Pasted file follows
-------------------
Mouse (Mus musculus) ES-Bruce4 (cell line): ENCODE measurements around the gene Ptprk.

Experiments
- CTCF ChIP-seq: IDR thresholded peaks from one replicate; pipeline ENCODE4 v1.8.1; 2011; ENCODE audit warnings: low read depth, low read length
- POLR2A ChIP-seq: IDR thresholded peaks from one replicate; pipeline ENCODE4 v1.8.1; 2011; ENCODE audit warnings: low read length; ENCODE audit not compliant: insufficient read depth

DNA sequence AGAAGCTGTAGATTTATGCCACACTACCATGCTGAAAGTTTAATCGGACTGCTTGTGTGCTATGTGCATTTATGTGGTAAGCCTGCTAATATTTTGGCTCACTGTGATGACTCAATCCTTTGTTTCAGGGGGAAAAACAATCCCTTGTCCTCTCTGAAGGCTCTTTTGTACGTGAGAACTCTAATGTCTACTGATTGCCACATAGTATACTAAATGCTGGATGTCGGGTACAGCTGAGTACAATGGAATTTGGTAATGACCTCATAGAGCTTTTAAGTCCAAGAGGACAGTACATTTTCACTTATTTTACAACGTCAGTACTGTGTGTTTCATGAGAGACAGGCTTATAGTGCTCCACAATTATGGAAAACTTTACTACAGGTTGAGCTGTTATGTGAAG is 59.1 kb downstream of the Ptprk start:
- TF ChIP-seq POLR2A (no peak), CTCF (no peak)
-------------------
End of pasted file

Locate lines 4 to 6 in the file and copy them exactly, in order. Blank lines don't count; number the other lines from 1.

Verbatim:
- POLR2A ChIP-seq: IDR thresholded peaks from one replicate; pipeline ENCODE4 v1.8.1; 2011; ENCODE audit warnings: low read length; ENCODE audit not compliant: insufficient read depth

DNA sequence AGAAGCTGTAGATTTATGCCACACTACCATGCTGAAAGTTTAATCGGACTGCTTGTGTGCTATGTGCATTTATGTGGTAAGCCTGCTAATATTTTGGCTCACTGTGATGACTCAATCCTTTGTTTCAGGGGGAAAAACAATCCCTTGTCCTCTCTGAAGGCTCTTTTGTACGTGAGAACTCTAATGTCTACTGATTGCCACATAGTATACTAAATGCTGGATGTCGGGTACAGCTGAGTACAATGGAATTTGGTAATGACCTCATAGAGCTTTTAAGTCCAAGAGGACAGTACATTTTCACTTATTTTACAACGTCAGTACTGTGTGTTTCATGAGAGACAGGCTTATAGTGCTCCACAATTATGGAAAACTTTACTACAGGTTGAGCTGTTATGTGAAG is 59.1 kb downstream of the Ptprk start:
- TF ChIP-seq POLR2A (no peak), CTCF (no peak)